Proposal Title

Apology Dice

Presentation Type

Round Table Discussion

Alternative Presentation Type:

reg_presentation

Location

OM 3632

Start Date

19-2-2018 12:45 PM

End Date

19-2-2018 1:25 PM

Proposal Abstract

The Apology Dice is an interactive art performance that engages small groups in conversation—about Indian Residential Schools, colonialization, and possibilities of reconciliation— through the rolling of large, custom-made cedar dice. Each die is cast one at a time, and in order, to form a sentence. The words on the faces of the first die read: “I am” / “We are” / “They are”. The second die reads: “so” / “fairly” / “really” / “not” / “somewhat” / “deeply”. The words of the third die display “sorry” on five sides and “tired of this” on the remaining side. The participant reads the sentence aloud and interprets its meaning, in the context of First Nations reconciliation in Canada, and in light of what has happened (or not happened) since the official apology for Indian Residential Schools offered by Harper’s Conservative government in 2008. Combinations may include: “I am / so / sorry”; “We are / not / sorry.”; or “They are / really / tired of this”. Who is the dice speaking for? The government, the churches that ran the schools, First Nations peoples, or the non-indigenous public? Do official apologies matter, even if they are not followed up with concrete actions? Apology Dice is an artistic effort to stir emotional response, to help participants discover, educate, heal, and express their feelings about this history. For ambivalent participants, rolling the dice may prompt more certainty. To those feeling decided, play may reinforce their beliefs or perhaps unsettle them.

Technical Requirements:

No technical requirements are required. However, I have had members of indigenous communities suggest performing a smudging ceremony (burning a small bundle of sage held in the hand) at the beginning of the Apology Dice, as one might before a traditional sweat lodge or sharing circle. It is meant to cleanse and purify the body, mind, and spirit, and has the added bonus of introducing a cultural ritual to non-aboriginal participants. I would add that this is not strictly necessary to the project, and presents a few drawbacks: it takes time away from the discussion, and introduces smoke/scents into an interior space that participants may be sensitive to. I leave this to the committee to decide on best practice.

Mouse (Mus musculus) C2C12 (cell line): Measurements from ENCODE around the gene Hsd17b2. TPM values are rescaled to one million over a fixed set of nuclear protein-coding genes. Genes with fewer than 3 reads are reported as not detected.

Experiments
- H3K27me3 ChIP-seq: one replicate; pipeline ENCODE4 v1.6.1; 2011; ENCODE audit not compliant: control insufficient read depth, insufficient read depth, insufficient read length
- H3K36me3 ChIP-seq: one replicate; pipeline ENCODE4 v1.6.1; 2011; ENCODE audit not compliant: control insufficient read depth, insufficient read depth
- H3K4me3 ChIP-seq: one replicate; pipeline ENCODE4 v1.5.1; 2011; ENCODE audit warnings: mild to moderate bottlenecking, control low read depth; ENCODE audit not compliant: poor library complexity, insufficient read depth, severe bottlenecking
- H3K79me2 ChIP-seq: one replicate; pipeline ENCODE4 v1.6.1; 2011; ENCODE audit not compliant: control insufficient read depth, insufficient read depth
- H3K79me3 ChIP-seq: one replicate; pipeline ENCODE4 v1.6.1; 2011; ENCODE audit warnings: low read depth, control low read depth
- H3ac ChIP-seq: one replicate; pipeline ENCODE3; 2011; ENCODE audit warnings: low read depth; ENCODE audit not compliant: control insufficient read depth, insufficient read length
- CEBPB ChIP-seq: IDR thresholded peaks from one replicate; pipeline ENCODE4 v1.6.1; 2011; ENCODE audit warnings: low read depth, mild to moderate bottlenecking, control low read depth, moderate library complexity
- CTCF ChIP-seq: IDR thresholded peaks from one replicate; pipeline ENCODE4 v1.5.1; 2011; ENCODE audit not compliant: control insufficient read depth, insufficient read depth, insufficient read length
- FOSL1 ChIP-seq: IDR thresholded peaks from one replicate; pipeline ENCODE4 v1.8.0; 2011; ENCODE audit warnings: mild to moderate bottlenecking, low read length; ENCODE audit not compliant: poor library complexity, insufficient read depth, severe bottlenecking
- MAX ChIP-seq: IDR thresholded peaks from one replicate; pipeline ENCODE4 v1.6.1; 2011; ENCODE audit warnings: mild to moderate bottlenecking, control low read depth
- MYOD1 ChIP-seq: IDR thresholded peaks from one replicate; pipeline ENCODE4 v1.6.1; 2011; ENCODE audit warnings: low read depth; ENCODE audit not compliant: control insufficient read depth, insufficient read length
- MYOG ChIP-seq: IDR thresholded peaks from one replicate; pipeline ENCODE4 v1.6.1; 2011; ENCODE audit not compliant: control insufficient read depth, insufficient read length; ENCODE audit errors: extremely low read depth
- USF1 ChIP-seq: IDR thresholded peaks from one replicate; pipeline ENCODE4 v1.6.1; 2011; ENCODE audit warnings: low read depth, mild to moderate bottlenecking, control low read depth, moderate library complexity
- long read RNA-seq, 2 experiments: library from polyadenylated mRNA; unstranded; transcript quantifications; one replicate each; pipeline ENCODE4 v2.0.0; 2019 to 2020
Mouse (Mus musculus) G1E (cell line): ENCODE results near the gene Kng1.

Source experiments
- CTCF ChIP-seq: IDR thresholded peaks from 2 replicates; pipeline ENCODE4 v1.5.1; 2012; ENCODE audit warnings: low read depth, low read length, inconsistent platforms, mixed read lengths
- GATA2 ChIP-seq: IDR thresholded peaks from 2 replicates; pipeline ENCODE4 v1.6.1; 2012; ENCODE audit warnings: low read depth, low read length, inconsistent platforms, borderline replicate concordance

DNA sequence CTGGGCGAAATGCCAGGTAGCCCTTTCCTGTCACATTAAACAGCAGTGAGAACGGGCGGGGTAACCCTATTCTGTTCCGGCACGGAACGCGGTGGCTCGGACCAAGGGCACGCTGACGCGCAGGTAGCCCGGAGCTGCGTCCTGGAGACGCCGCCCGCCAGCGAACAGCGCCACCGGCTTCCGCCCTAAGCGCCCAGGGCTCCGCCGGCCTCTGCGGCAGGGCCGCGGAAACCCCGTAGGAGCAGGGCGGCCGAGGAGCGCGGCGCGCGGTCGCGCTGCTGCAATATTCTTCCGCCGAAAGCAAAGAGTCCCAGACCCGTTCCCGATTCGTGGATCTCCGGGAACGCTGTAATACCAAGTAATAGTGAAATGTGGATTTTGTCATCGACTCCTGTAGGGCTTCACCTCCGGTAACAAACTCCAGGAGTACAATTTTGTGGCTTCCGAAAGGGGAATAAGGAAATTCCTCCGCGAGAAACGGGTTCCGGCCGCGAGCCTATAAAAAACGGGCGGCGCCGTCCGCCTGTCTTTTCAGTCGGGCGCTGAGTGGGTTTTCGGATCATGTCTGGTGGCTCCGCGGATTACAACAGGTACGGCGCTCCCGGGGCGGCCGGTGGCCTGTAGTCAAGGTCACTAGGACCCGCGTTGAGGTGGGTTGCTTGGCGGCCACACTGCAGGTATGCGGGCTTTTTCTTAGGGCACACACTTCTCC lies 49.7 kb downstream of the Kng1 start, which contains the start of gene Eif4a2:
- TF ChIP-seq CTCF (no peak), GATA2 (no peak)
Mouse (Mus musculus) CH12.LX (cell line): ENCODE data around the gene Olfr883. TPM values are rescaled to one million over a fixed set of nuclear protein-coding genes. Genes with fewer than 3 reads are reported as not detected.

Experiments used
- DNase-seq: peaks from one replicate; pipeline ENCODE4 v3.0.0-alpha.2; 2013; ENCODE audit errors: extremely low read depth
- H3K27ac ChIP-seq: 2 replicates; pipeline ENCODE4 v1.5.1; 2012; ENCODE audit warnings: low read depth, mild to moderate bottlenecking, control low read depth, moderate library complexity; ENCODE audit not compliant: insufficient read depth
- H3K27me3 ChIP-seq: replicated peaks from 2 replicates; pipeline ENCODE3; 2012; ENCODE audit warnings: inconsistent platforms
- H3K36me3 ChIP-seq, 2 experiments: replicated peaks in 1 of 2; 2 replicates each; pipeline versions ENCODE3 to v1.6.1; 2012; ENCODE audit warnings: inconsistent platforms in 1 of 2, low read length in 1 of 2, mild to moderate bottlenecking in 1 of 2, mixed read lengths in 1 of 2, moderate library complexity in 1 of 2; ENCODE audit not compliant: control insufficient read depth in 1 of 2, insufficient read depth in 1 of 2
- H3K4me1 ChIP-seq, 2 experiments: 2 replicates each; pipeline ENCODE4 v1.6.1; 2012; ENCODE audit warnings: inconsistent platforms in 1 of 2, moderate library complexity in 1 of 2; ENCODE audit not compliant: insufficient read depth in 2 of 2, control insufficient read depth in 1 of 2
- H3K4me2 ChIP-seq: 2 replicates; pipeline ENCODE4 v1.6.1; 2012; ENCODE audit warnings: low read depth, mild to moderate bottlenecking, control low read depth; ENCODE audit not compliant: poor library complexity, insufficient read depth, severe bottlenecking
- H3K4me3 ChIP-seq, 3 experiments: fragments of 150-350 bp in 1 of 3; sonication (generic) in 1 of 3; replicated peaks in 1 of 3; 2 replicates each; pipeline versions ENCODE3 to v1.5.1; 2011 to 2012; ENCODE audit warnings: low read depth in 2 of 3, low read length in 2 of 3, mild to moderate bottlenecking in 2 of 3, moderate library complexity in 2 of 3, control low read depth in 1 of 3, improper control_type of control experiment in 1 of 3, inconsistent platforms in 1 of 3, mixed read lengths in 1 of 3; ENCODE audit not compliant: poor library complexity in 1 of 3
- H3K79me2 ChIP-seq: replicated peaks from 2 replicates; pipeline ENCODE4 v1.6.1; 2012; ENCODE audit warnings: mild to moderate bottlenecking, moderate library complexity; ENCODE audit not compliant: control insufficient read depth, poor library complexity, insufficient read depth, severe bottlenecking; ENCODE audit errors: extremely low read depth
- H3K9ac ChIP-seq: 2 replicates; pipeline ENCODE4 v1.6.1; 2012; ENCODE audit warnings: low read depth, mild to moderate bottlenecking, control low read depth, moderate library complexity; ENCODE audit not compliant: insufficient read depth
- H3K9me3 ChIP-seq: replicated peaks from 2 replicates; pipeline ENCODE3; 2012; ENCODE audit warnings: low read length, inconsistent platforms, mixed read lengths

Statement

Our project seeks to build a collaborative conversation around the darkest parts of Canada’s history: colonialization and the Indian Residential Schools. In this respect, we believe our project addresses all the topics covered in this year’s themes; in particular: reconciliation, interculturalization, and inclusivity.

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Feb 19th, 12:45 PM Feb 19th, 1:25 PM

Apology Dice

OM 3632

The Apology Dice is an interactive art performance that engages small groups in conversation—about Indian Residential Schools, colonialization, and possibilities of reconciliation— through the rolling of large, custom-made cedar dice. Each die is cast one at a time, and in order, to form a sentence. The words on the faces of the first die read: “I am” / “We are” / “They are”. The second die reads: “so” / “fairly” / “really” / “not” / “somewhat” / “deeply”. The words of the third die display “sorry” on five sides and “tired of this” on the remaining side. The participant reads the sentence aloud and interprets its meaning, in the context of First Nations reconciliation in Canada, and in light of what has happened (or not happened) since the official apology for Indian Residential Schools offered by Harper’s Conservative government in 2008. Combinations may include: “I am / so / sorry”; “We are / not / sorry.”; or “They are / really / tired of this”. Who is the dice speaking for? The government, the churches that ran the schools, First Nations peoples, or the non-indigenous public? Do official apologies matter, even if they are not followed up with concrete actions? Apology Dice is an artistic effort to stir emotional response, to help participants discover, educate, heal, and express their feelings about this history. For ambivalent participants, rolling the dice may prompt more certainty. To those feeling decided, play may reinforce their beliefs or perhaps unsettle them.

 

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